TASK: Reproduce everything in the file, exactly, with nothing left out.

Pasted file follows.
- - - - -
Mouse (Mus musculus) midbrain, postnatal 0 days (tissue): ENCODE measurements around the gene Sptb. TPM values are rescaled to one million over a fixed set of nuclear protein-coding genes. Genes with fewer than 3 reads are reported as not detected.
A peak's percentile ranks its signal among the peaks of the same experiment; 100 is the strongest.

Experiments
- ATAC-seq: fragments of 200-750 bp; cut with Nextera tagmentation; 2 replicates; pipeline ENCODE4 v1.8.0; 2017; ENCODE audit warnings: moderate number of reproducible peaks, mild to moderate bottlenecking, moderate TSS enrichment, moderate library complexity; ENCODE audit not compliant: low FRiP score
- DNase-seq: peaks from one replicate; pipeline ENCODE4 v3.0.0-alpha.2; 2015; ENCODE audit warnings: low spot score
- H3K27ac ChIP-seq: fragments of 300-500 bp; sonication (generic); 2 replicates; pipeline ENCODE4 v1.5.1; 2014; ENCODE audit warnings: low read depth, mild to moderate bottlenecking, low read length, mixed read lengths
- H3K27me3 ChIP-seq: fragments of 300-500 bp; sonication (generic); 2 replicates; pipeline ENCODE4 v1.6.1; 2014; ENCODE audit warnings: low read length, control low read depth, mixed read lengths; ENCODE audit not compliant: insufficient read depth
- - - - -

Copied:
Mouse (Mus musculus) midbrain, postnatal 0 days (tissue): ENCODE measurements around the gene Sptb. TPM values are rescaled to one million over a fixed set of nuclear protein-coding genes. Genes with fewer than 3 reads are reported as not detected.
A peak's percentile ranks its signal among the peaks of the same experiment; 100 is the strongest.

Experiments
- ATAC-seq: fragments of 200-750 bp; cut with Nextera tagmentation; 2 replicates; pipeline ENCODE4 v1.8.0; 2017; ENCODE audit warnings: moderate number of reproducible peaks, mild to moderate bottlenecking, moderate TSS enrichment, moderate library complexity; ENCODE audit not compliant: low FRiP score
- DNase-seq: peaks from one replicate; pipeline ENCODE4 v3.0.0-alpha.2; 2015; ENCODE audit warnings: low spot score
- H3K27ac ChIP-seq: fragments of 300-500 bp; sonication (generic); 2 replicates; pipeline ENCODE4 v1.5.1; 2014; ENCODE audit warnings: low read depth, mild to moderate bottlenecking, low read length, mixed read lengths
- H3K27me3 ChIP-seq: fragments of 300-500 bp; sonication (generic); 2 replicates; pipeline ENCODE4 v1.6.1; 2014; ENCODE audit warnings: low read length, control low read depth, mixed read lengths; ENCODE audit not compliant: insufficient read depth